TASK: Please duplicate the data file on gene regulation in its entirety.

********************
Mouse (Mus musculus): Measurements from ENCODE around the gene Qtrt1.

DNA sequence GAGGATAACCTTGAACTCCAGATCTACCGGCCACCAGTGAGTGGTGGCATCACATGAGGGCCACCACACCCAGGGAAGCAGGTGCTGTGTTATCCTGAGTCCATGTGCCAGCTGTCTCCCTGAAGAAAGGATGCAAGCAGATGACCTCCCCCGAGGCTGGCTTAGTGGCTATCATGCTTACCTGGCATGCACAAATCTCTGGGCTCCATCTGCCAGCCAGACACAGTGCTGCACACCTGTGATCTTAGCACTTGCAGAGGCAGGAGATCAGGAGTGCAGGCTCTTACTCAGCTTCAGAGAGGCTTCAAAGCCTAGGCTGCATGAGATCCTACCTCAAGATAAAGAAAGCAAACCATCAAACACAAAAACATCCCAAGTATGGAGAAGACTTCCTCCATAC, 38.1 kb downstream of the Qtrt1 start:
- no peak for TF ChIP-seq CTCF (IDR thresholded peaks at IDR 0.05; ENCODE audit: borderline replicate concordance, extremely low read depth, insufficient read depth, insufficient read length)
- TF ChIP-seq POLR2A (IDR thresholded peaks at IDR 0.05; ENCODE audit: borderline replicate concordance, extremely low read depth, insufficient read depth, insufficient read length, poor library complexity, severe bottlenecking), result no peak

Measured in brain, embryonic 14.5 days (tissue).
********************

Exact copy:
Mouse (Mus musculus): Measurements from ENCODE around the gene Qtrt1.

DNA sequence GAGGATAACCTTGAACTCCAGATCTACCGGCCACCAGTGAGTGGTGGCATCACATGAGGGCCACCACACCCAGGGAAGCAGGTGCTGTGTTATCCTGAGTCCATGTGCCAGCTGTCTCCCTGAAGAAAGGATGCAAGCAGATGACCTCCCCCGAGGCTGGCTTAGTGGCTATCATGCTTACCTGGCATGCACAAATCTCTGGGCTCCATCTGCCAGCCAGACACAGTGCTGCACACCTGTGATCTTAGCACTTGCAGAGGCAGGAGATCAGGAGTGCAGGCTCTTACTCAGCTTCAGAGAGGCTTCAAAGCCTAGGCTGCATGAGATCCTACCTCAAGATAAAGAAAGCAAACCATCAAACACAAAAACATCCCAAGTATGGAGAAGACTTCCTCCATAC, 38.1 kb downstream of the Qtrt1 start:
- no peak for TF ChIP-seq CTCF (IDR thresholded peaks at IDR 0.05; ENCODE audit: borderline replicate concordance, extremely low read depth, insufficient read depth, insufficient read length)
- TF ChIP-seq POLR2A (IDR thresholded peaks at IDR 0.05; ENCODE audit: borderline replicate concordance, extremely low read depth, insufficient read depth, insufficient read length, poor library complexity, severe bottlenecking), result no peak

Measured in brain, embryonic 14.5 days (tissue).